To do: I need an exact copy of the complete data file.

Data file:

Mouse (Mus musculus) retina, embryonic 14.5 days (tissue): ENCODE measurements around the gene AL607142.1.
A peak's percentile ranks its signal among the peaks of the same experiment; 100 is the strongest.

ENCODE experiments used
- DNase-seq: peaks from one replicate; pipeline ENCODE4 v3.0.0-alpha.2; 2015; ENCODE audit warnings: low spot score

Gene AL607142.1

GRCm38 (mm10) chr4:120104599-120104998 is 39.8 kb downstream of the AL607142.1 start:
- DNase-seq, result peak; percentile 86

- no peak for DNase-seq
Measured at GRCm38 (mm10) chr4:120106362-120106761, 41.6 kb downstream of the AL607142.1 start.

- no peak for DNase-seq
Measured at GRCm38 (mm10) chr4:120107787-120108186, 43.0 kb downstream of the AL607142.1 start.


Mouse (Mus musculus) retina, embryonic 14.5 days (tissue): ENCODE measurements around the gene AL607142.1.
A peak's percentile ranks its signal among the peaks of the same experiment; 100 is the strongest.

ENCODE experiments used
- DNase-seq: peaks from one replicate; pipeline ENCODE4 v3.0.0-alpha.2; 2015; ENCODE audit warnings: low spot score

Gene AL607142.1

GRCm38 (mm10) chr4:120104599-120104998 is 39.8 kb downstream of the AL607142.1 start:
- DNase-seq, result peak; percentile 86

- no peak for DNase-seq
Measured at GRCm38 (mm10) chr4:120106362-120106761, 41.6 kb downstream of the AL607142.1 start.

- no peak for DNase-seq
Measured at GRCm38 (mm10) chr4:120107787-120108186, 43.0 kb downstream of the AL607142.1 start.